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The decline of the novel

Students tend to choose technology over printed entertainment


The Spectrum

When was the last time you read a book for pleasure?

Books are a diminishing form of relaxation – Netflix, Hulu and the variety of other streaming services that provide entertainment in a couple clicks overshadow novels.

With little time to relax, students find themselves looking for the simplest way to ease their minds – little do they know, a book is an entire new world.

“A book can take you somewhere you’ve never been before,” said Kathleen Quinlivan, senior assistant Liberian at Lockwood. “It can be an exploration, an adventure, a mystery, whatever you want. There’s something about sitting down to read a book that’s really special.”

Reading is an important practice. It is a complex task that requires many different parts of the brain to work together. Reading can actually “enhance brain function,” because it is a form of behavioral training, according to a recent study from Carnegie Mellon University.

To build on this, neuroscientists at Emory University have determined reading a particularly engaging novel changes the way the circuits in your brain connect with one another. These connections can last up to five days, impacting the way your brain processes new information.

Quinlivan said reading books for leisure helps our brains learn to process information better, like large blocks of text in a textbook.

“When you read, it takes a lot of focus to be able to do,” Quinlivan said. “Especially when you read a printed book, you have to be engrossed with what’s in front of you. When you read on a Nook, it can be easy to just check your email quickly or get distracted with the device.”

Lockwood has an entire list through Pinterest of books to read for leisure for students to access. Anything on the list is available at Lockwood to check out.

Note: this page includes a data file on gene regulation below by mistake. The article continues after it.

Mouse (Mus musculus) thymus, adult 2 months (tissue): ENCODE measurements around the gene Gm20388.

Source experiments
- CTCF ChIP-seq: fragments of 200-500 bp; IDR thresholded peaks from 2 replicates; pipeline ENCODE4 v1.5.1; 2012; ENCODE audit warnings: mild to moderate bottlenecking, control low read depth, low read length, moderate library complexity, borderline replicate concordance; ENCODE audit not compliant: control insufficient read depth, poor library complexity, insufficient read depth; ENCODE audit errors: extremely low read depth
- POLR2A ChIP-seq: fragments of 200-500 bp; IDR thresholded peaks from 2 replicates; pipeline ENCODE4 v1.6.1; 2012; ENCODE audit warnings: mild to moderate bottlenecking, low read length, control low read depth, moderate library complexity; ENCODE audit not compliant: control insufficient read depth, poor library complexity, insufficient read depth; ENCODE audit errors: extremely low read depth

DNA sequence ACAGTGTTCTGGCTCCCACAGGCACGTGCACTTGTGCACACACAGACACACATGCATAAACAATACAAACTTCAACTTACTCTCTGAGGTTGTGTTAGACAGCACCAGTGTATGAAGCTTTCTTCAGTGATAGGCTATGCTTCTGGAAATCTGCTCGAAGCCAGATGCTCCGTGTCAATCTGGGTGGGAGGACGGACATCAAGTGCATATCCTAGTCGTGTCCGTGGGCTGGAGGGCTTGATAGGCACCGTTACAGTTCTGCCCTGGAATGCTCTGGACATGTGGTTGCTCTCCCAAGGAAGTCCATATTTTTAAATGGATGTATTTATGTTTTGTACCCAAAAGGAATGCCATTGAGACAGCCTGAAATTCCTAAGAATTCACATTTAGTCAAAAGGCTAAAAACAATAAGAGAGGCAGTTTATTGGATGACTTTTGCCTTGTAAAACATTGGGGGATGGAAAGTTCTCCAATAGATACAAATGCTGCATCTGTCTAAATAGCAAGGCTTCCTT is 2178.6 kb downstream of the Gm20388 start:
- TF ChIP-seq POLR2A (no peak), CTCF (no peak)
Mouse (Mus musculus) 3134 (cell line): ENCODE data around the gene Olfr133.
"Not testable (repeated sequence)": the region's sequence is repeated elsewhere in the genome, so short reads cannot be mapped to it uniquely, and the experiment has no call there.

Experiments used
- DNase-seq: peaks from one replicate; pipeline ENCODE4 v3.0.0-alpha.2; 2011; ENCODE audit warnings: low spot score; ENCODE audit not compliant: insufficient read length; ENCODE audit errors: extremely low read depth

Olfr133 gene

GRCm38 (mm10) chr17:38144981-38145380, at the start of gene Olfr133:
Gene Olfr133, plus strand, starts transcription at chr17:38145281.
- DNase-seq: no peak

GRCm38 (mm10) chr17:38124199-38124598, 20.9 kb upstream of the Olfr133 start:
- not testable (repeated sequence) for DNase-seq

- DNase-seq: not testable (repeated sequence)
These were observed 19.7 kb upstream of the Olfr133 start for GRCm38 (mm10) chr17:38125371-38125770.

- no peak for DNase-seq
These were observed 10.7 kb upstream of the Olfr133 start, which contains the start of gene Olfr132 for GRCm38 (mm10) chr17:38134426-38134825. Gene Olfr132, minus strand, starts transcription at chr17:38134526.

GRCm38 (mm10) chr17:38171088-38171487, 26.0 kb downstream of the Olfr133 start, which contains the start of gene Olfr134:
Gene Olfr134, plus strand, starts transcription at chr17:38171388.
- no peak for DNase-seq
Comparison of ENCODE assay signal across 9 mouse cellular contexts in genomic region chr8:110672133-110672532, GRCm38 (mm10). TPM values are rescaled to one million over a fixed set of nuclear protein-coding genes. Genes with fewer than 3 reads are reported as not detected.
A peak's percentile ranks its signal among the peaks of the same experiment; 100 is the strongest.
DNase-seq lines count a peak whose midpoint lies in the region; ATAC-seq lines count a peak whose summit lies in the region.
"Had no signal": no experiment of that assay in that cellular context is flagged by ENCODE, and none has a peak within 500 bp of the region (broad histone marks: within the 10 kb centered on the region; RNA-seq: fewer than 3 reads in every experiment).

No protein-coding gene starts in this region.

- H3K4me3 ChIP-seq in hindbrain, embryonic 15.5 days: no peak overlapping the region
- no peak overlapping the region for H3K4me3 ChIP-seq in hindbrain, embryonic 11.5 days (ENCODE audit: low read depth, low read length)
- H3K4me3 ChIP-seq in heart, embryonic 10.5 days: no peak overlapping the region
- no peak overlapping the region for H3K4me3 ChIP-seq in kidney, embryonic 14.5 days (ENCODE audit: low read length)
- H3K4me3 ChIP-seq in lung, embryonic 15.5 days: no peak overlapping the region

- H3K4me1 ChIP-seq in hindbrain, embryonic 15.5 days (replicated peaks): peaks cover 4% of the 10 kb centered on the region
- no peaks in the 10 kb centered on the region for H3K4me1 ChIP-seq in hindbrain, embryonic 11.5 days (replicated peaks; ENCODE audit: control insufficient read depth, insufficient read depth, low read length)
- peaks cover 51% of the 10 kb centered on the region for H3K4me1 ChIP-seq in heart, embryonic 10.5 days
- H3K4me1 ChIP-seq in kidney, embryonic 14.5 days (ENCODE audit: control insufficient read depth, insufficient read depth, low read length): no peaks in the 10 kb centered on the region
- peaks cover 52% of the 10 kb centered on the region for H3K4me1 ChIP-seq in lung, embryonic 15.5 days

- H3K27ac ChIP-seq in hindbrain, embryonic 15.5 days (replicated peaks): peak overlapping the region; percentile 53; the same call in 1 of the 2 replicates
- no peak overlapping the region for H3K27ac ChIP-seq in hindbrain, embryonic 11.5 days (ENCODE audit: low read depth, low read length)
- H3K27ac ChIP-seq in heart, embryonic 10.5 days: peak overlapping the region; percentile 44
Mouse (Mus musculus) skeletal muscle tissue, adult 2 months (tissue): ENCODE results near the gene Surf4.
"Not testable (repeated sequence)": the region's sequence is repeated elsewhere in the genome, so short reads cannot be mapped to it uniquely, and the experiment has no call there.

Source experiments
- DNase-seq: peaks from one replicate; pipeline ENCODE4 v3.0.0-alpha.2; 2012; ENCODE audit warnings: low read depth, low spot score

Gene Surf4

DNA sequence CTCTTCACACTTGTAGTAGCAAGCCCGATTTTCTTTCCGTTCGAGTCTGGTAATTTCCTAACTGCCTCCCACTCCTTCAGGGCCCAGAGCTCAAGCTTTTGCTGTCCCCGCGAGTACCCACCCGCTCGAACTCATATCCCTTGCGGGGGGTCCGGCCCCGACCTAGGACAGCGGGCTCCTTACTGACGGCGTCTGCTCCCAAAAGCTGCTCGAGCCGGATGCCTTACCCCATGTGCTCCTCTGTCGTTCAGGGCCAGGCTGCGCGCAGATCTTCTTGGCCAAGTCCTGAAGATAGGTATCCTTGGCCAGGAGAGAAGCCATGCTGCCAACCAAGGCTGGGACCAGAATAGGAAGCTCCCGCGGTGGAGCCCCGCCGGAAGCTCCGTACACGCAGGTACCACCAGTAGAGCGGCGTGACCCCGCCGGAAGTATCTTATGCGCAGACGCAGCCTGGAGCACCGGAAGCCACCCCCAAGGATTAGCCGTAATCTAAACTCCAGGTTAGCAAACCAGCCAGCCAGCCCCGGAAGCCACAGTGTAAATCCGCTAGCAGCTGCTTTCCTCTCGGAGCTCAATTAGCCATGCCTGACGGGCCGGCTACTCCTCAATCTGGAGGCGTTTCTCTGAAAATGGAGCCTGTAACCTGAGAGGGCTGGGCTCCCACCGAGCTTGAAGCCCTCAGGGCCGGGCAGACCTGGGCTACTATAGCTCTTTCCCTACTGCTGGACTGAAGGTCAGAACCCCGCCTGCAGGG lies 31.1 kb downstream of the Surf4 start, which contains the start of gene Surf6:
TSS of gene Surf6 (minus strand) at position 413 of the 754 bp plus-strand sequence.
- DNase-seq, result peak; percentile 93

Unfortunately, many students only have enough time to read books for class. This means the only thing they can read is their textbook – or, if they’re lucky, an assigned book.

Darius Mallon, a graduate classics student, is reading Plato’s The Republic for one of his classes. Even though he sees the value in this book, he reads for leisure with a purpose.

“I think if you’re travelling somewhere, you should read a book about that place,” Mallon said. “I recently read Death Comes for the Archbishop by Willa Cather because it takes place in Santa Fey, New Mexico area. I was going there, and got a better idea of the area because of the book.”

Not only are books readily available on campus, they’re easy to read online. Kindles, Nooks and iBooks allow for books to be taken on the move and read anywhere.

Next time you go to scroll through the usual groupings of movies on Netflix, try picking up a book instead. It’s as easy as going to the library or Googling the top 20 bestsellers.

The imagination required to picture what’s going on in a book may be more interesting than anything you’ll find on TV – if you give it a chance to be.

Tori Roseman is a senior arts editor and can be contacted at tori.roseman@ubspectrum.com.


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